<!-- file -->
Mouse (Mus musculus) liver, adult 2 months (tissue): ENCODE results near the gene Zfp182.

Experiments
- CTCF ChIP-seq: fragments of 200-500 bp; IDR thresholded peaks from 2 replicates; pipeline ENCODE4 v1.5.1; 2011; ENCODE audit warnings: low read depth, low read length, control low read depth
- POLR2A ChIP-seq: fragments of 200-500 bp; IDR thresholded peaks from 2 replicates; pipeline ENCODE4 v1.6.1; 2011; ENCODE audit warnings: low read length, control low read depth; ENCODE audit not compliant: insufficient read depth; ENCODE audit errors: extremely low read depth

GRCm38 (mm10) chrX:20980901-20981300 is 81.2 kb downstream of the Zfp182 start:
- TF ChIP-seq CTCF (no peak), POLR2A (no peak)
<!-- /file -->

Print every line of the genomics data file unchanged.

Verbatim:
Mouse (Mus musculus) liver, adult 2 months (tissue): ENCODE results near the gene Zfp182.

Experiments
- CTCF ChIP-seq: fragments of 200-500 bp; IDR thresholded peaks from 2 replicates; pipeline ENCODE4 v1.5.1; 2011; ENCODE audit warnings: low read depth, low read length, control low read depth
- POLR2A ChIP-seq: fragments of 200-500 bp; IDR thresholded peaks from 2 replicates; pipeline ENCODE4 v1.6.1; 2011; ENCODE audit warnings: low read length, control low read depth; ENCODE audit not compliant: insufficient read depth; ENCODE audit errors: extremely low read depth

GRCm38 (mm10) chrX:20980901-20981300 is 81.2 kb downstream of the Zfp182 start:
- TF ChIP-seq CTCF (no peak), POLR2A (no peak)